Our estimates complement the only previous assessment of divestment incidence and extend those findings by providing novel information on characteristics of divesters and the durability of divestment. Wertz et al. estimated that 2% of all US adults and therefore about 10% of US gun owners changed from gun owners to former gun owners over a 5-year period (4). The difference between that estimate and ours (4.5%) may be explained by differences in study design (e.g., self-report vs. centrally tracked transfers; retrospective vs. prospective data collection); differences in study populations (e.g., nationally representative vs. Californian registered voters; all gun owners vs. new handgun owners); random error; and definition of divestment (all firearms vs. handguns only).

Our findings should be viewed with several considerations in mind. First, our definition of handgun acquisition, ownership, and divestment, at best, captures only lawful transfers since 1985. But handgun owners may part ways with their handguns in a variety of ways, including theft, loss, or unlawful transfer. Moreover, defining divestment based on the date of transaction to a new owner means that for some types of transfers (e.g., dealer sales), the true timing of the divestment may have been weeks or months earlier than the date recorded and available in these data. Second, we focus on divestment of handguns, regardless of long gun ownership, and on individual divestment, regardless of whether others in the household may own handguns. Third, our area-level characteristics are based on the residential location of handgun owners at the time of the SVRD extract just prior to acquiring their first handgun, not the time of divestment, and thus will not reflect the location of those who moved in the interim. Fourth, any patterns observed may not generalize to understanding divestment after a longer period of ownership or beyond Californian registered voters. For example, the background checks required in California for private sales of handguns may in fact alter the practice of lawful divestment compared to states without this requirement. Finally, a richer understanding of why handgun owners divest, including their personal motivations, the context in which they are motivated to divest, and the ways in which the individual characteristics studied here may intersect and interact, is an area for further research.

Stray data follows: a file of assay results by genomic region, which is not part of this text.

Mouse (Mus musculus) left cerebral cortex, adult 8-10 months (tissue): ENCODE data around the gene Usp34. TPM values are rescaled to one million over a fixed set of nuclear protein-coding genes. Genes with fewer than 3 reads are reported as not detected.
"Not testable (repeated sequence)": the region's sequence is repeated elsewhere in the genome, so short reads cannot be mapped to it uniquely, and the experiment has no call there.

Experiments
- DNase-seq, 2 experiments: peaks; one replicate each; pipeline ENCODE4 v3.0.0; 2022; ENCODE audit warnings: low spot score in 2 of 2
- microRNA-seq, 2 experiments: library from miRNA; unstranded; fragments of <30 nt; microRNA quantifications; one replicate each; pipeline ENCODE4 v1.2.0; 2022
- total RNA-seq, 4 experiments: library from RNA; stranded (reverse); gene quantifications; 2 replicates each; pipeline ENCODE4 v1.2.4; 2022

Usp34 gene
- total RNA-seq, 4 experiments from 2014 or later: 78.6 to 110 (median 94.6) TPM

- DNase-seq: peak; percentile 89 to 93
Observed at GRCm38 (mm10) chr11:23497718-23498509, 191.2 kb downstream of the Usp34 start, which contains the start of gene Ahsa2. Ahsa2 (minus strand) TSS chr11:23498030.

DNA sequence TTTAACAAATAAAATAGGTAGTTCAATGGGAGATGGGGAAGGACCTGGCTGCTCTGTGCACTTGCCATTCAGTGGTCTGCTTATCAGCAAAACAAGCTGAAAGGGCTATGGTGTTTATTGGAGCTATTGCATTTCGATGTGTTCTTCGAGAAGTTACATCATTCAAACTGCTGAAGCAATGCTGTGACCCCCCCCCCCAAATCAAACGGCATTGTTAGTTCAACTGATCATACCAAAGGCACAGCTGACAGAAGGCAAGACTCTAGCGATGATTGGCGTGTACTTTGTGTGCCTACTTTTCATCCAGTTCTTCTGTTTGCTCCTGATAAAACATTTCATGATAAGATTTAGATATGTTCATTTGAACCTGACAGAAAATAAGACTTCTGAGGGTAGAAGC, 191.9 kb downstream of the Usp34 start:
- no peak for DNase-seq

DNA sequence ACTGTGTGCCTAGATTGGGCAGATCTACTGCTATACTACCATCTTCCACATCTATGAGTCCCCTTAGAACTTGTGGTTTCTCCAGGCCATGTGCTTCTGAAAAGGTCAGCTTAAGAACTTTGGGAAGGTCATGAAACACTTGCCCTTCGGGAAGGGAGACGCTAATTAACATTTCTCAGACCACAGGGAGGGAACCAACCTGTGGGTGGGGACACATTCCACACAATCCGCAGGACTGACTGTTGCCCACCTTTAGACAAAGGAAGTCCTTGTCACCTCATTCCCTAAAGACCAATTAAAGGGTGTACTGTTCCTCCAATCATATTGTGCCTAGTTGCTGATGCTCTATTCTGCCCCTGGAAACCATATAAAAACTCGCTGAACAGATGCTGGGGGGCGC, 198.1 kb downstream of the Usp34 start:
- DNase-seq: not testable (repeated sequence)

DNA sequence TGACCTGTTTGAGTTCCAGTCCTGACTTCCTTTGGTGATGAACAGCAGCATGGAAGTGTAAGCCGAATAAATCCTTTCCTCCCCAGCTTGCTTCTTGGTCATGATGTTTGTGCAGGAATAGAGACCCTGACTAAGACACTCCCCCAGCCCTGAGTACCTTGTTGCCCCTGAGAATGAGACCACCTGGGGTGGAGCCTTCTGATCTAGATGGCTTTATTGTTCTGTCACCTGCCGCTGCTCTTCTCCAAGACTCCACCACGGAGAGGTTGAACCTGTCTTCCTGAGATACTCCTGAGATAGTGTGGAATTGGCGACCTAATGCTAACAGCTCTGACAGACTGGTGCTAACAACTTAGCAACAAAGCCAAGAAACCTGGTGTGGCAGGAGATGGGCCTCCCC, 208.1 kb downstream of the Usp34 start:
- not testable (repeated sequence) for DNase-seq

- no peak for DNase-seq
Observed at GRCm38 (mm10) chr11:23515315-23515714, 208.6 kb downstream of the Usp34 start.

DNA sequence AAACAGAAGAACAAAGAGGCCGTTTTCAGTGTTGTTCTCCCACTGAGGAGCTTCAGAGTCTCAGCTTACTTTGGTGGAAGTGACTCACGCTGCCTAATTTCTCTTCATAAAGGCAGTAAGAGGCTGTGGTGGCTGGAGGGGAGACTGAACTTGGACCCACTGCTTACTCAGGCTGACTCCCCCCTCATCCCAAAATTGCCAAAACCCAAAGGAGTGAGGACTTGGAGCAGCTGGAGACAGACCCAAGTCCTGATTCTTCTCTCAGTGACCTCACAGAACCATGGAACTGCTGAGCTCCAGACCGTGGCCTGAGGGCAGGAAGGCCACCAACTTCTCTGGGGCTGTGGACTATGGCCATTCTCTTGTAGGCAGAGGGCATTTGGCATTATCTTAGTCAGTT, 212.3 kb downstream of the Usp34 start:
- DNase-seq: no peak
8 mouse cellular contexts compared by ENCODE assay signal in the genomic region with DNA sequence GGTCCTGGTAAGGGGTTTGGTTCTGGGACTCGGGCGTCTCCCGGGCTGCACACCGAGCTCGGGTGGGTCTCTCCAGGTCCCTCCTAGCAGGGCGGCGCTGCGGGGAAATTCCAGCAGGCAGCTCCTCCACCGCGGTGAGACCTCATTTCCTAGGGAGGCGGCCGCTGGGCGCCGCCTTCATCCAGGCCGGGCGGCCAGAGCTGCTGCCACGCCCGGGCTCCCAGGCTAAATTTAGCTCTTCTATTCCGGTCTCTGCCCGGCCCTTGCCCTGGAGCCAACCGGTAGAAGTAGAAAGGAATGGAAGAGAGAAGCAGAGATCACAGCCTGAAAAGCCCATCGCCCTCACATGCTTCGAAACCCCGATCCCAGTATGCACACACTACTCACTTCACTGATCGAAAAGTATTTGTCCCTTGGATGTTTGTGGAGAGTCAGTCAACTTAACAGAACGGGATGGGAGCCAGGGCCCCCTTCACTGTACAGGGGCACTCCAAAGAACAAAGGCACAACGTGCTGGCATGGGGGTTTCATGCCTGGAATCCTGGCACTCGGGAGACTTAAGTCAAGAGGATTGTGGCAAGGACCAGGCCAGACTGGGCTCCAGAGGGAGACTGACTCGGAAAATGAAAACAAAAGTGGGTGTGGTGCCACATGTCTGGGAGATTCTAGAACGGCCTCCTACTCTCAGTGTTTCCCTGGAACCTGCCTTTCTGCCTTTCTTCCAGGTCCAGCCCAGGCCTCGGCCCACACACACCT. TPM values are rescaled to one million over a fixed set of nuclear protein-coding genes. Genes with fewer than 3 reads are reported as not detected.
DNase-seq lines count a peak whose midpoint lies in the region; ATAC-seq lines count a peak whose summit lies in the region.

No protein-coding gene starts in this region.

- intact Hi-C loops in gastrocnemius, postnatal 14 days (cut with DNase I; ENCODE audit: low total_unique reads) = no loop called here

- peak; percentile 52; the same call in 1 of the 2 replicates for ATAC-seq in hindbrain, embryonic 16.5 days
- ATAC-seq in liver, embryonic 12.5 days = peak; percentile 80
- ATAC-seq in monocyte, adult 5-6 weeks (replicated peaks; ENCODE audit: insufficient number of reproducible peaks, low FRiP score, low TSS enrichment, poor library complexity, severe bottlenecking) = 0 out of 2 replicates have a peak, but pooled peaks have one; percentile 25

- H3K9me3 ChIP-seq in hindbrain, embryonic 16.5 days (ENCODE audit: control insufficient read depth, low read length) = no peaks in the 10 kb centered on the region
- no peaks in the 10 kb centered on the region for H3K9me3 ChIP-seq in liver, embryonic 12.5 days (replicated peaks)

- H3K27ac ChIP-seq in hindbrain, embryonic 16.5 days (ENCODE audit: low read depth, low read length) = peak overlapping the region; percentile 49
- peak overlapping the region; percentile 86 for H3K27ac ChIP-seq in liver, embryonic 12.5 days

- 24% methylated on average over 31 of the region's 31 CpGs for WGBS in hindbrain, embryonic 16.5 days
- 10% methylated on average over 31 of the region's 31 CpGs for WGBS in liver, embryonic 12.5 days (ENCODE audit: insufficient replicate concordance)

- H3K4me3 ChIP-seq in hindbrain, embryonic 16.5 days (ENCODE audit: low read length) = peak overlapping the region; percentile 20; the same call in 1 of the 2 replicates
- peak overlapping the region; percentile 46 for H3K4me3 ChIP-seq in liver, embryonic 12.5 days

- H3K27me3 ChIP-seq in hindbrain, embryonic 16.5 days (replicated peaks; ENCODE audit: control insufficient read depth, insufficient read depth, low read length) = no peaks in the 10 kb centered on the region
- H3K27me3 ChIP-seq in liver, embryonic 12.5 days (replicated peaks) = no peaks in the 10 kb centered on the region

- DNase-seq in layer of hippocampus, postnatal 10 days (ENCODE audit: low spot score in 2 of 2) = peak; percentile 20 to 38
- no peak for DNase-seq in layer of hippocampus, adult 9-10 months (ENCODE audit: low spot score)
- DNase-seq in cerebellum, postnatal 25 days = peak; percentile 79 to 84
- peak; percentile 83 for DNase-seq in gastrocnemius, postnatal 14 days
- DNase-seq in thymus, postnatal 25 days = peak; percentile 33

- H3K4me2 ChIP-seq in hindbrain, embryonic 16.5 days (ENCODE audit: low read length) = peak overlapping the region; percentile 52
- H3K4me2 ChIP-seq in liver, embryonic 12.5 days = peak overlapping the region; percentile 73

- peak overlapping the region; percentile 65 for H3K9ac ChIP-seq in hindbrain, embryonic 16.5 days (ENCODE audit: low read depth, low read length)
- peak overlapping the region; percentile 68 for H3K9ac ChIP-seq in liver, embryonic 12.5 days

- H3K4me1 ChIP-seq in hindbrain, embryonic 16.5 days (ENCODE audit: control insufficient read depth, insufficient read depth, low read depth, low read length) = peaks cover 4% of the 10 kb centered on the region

Several public health strategies for reducing firearm violence rely on voluntary divestment, including buyback programs and lethal means counselling. Results from our study may help to inform which types of gun owners will be more responsive to these initiatives. The fact that divestment was more common among younger adults and women might suggest that some life events (e.g., having a child) motivate divestment, or that members of these groups have weaker cultural attachments to their handguns. The regional patterns across socioeconomic status suggest that financial considerations may motivate some divestments. Several other public health strategies for reducing firearm violence focus on reducing new ownership or encouraging safer firearm storage practices. Here, too, our findings shed some light: Given that over 95% of new handgun owners continue to be owners for years afterward (and over one-third reacquire firearms within 5 years of initial divestment), injury prevention strategies implemented at the time of acquisition that encourage sustained safer storage practices could have an enduring effect (e.g., on youth suicide) if successful.